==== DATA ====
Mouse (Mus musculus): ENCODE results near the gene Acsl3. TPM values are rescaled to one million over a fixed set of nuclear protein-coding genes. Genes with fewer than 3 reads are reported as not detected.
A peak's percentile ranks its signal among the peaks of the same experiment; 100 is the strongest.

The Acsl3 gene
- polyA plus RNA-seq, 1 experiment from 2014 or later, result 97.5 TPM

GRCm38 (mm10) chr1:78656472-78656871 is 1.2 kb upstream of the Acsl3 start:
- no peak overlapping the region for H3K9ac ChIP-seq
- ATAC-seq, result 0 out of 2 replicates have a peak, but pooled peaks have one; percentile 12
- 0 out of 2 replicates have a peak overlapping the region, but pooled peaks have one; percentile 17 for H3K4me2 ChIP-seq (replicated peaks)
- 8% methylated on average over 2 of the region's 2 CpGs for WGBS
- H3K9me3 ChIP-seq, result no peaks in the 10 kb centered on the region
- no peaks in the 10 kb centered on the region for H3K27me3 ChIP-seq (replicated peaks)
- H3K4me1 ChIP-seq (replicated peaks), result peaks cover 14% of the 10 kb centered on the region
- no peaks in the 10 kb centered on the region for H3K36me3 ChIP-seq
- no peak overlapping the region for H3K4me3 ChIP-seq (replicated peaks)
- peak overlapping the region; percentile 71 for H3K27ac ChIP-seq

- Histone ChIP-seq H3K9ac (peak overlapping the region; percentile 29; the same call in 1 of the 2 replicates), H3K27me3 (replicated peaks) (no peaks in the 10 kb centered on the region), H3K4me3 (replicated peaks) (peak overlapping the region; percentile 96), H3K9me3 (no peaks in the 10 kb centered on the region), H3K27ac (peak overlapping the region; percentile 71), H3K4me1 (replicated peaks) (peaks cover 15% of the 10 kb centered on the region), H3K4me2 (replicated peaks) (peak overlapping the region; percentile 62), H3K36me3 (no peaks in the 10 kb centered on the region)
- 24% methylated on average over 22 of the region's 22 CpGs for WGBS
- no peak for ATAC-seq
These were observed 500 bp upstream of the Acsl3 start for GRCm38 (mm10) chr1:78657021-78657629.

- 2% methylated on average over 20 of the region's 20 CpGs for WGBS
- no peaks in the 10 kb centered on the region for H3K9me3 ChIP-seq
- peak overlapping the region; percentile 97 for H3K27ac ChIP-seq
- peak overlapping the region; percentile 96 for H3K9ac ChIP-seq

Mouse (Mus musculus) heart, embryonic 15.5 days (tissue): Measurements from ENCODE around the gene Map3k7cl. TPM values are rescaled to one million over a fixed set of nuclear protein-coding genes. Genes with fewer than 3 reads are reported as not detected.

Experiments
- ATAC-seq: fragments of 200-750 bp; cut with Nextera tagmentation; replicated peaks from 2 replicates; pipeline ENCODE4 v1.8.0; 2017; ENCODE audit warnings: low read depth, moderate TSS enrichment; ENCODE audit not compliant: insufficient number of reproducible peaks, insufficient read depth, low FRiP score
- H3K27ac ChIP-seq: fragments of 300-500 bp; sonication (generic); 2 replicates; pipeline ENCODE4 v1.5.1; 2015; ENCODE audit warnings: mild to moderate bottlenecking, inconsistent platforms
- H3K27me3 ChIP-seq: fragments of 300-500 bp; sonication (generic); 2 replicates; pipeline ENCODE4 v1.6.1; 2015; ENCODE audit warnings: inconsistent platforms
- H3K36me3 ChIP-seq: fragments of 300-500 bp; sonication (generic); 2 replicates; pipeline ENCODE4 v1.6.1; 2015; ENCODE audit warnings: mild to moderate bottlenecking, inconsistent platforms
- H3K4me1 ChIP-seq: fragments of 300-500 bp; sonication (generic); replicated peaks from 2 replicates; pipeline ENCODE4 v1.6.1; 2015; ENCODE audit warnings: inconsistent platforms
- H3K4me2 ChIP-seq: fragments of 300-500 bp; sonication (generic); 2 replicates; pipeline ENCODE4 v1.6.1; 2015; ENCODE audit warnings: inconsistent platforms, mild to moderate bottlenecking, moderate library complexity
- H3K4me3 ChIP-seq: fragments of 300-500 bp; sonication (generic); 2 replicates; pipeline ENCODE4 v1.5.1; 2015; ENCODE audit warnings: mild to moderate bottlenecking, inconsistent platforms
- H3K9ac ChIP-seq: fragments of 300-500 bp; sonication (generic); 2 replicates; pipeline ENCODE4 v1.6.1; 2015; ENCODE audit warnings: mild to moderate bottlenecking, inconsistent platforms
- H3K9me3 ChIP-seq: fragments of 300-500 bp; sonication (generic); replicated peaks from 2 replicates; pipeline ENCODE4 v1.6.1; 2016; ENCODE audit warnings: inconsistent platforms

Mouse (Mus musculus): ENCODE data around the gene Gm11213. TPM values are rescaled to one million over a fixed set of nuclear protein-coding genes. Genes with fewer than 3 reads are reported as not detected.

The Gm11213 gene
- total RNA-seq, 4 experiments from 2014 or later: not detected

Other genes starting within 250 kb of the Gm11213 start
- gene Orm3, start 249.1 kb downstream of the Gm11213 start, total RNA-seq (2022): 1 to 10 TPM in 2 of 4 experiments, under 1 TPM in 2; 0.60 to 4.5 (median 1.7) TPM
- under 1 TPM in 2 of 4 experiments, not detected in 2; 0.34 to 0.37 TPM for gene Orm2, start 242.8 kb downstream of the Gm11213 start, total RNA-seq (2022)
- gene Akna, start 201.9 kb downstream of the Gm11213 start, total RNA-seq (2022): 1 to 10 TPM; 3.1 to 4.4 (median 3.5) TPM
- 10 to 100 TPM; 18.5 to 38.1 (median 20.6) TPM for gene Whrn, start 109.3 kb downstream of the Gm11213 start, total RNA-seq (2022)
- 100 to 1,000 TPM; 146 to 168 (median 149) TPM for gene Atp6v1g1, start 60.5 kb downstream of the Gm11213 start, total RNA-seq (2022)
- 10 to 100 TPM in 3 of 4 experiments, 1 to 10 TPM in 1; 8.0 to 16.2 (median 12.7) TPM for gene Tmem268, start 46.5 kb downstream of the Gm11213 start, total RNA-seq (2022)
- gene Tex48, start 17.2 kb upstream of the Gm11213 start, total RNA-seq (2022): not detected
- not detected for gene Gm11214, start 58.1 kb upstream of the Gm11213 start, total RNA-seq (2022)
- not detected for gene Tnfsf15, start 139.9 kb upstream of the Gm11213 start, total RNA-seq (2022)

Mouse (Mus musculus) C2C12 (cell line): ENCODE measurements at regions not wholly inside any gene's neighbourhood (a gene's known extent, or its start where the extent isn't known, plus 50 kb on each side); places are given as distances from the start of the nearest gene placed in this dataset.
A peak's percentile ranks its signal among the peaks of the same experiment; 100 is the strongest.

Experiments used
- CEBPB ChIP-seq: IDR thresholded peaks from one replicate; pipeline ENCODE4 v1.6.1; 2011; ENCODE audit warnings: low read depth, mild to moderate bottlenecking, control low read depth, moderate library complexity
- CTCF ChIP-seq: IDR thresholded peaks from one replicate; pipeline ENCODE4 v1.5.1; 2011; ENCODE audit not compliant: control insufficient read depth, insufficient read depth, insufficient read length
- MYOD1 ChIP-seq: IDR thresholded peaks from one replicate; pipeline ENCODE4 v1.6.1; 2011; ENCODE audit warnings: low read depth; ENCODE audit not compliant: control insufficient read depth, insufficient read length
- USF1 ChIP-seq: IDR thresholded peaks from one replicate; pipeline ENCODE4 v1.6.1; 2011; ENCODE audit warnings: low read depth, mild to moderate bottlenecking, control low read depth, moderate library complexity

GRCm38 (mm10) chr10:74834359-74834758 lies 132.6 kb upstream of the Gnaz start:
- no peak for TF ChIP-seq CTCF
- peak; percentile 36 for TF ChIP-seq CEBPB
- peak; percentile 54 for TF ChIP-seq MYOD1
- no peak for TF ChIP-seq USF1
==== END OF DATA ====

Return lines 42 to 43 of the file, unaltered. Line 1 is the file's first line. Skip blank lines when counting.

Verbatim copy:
- 10 to 100 TPM; 18.5 to 38.1 (median 20.6) TPM for gene Whrn, start 109.3 kb downstream of the Gm11213 start, total RNA-seq (2022)
- 100 to 1,000 TPM; 146 to 168 (median 149) TPM for gene Atp6v1g1, start 60.5 kb downstream of the Gm11213 start, total RNA-seq (2022)